Kennedy released a statement on Monday rebutting many of the claims made against him in the report. Kennedy states he never said he personally met with tribal colleges on his CV but instead refers to “working toward goals through ‘captains, program managers and teams.’” He said that he did not claim to have reached out to One Colorado, but to having asked them to joining a group that would advise him or LGBTQ issues. He also claimed that UND numbers show that graduation rates increased. In response to the accusation that Kennedy did not disclose to regents UND’s current Title IX violations, Kennedy states he “disclosed information that related to [him] personally in [his] application, rather than lawsuits against the University of North Dakota or the North Dakota State University system.”
“While it is true that the North Dakota State University System is currently involved in a lawsuit related to the termination of the University of North Dakota’s women’s hockey program, that lawsuit could not cause any harm to the University of Colorado,” Kennedy wrote. “I supported the difficult decision to terminate the women’s hockey program, but am confident that the decision was not just legal but necessary to meet our fiscal obligations.”
On Monday, Regent Linda Shoemaker, a Democrat representing Boulder, said that she would vote against Kennedy as well, partly in response to the Faculty Council’s report.
“I will vote against Mark Kennedy to be CU’s next President due to the ethical misconduct detailed in the new Faculty Council report,” Shoemaker said in a statement. “Even before that, however, I had become increasingly concerned about Mr. Kennedy’s ability to be an effective leader. I attended most of the Open Forums last week and listened to the anguished voices raised against him. In addition, I have also heard from thousands of stakeholders urging a no vote. I represent the Second Congressional District on the Board of Regents; faculty, staff and student groups on the Boulder campus are united against him.”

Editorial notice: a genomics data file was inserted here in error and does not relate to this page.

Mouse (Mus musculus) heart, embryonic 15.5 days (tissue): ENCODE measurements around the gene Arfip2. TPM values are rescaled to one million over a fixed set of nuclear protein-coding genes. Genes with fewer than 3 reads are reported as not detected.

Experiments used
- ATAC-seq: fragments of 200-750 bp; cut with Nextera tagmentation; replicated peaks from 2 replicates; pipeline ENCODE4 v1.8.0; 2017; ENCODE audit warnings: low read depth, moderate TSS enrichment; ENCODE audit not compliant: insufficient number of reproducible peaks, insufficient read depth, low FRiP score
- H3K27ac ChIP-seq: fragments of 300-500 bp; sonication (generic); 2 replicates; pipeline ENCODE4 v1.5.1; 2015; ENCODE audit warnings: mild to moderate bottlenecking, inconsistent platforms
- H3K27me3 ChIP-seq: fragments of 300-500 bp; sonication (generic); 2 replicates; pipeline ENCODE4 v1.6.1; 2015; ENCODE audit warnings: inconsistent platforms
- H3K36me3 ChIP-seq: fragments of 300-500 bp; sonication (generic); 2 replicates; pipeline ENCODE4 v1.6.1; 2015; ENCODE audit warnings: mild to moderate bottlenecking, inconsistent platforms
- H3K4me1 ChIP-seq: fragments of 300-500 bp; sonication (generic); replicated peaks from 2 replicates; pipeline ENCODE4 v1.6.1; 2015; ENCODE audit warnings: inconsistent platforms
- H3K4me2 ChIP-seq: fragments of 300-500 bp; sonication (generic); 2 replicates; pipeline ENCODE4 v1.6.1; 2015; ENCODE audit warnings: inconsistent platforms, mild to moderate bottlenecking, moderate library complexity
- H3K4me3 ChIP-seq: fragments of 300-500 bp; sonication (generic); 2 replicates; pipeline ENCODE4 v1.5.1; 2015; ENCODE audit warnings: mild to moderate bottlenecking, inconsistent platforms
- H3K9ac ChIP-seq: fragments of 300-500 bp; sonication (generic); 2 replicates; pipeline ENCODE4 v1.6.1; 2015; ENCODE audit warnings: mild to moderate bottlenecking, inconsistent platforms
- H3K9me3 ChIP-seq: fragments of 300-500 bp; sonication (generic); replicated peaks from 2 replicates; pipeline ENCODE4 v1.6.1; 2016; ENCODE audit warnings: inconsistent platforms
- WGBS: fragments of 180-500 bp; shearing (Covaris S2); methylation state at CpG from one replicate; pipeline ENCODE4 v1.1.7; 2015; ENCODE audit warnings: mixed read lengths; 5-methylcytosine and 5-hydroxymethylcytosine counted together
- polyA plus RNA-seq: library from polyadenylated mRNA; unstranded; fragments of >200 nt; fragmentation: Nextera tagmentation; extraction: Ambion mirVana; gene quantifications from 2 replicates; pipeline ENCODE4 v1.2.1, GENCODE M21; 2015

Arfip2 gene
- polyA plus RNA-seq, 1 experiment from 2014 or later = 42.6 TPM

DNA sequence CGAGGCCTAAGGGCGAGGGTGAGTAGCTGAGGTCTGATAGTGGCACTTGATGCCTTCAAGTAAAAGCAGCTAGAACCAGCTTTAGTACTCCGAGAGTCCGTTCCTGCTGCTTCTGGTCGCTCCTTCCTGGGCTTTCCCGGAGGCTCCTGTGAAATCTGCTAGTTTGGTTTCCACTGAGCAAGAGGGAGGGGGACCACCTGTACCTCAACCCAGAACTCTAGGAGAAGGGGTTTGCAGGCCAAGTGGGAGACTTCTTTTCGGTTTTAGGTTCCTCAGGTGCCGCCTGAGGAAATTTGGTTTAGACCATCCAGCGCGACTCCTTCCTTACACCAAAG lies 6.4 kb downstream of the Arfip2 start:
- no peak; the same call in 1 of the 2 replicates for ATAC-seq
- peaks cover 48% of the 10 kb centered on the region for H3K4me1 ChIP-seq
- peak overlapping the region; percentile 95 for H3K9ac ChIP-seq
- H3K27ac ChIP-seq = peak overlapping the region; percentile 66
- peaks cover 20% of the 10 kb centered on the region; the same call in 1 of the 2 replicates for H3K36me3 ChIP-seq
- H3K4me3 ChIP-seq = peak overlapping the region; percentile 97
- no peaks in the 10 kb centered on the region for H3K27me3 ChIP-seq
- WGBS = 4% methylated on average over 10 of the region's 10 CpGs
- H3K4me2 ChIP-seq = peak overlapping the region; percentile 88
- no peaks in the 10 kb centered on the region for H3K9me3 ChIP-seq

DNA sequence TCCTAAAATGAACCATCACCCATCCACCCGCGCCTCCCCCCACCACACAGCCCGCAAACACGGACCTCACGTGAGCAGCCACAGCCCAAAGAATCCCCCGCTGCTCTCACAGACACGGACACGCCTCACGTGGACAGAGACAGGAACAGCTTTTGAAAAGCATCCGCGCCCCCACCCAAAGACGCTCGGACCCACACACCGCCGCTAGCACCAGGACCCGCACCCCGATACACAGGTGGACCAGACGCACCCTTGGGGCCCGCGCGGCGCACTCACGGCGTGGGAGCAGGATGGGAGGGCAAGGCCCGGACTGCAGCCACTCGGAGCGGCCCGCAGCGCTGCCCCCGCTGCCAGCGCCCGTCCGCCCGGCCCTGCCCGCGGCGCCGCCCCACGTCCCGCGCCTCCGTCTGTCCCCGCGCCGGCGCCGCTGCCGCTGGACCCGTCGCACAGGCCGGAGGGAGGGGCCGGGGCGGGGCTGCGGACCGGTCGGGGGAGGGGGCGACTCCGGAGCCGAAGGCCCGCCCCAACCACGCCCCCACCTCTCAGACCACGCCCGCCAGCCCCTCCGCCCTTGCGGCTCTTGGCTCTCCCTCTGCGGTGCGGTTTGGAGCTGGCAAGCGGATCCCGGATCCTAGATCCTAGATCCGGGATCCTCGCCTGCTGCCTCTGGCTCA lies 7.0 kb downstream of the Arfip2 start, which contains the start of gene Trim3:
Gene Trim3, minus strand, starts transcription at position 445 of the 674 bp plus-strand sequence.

The Board of Regents currently has five Republicans and four Democrats, meaning that if all Democrats end up voting against Kennedy they would still need at least one Republican member would need to vote against him to stop his confirmation.
The vote to install Bruce Benson in 2008 was 6-3 along party lines. There are two other Democrats currently on the Board of Regents, Lesley Smith and Jack Kroll.
In an email to the CUI, Smith said that she is making no comments until the vote. At publication time Kroll had not responded to a request for comment.
Should Kennedy not be appointed several options may ensue, one of which being a temporary, and later an interim, president being named while the regents restart the process. Regents could choose to look to the other five unnamed candidates or punt the decision back to the search committee to explore other options.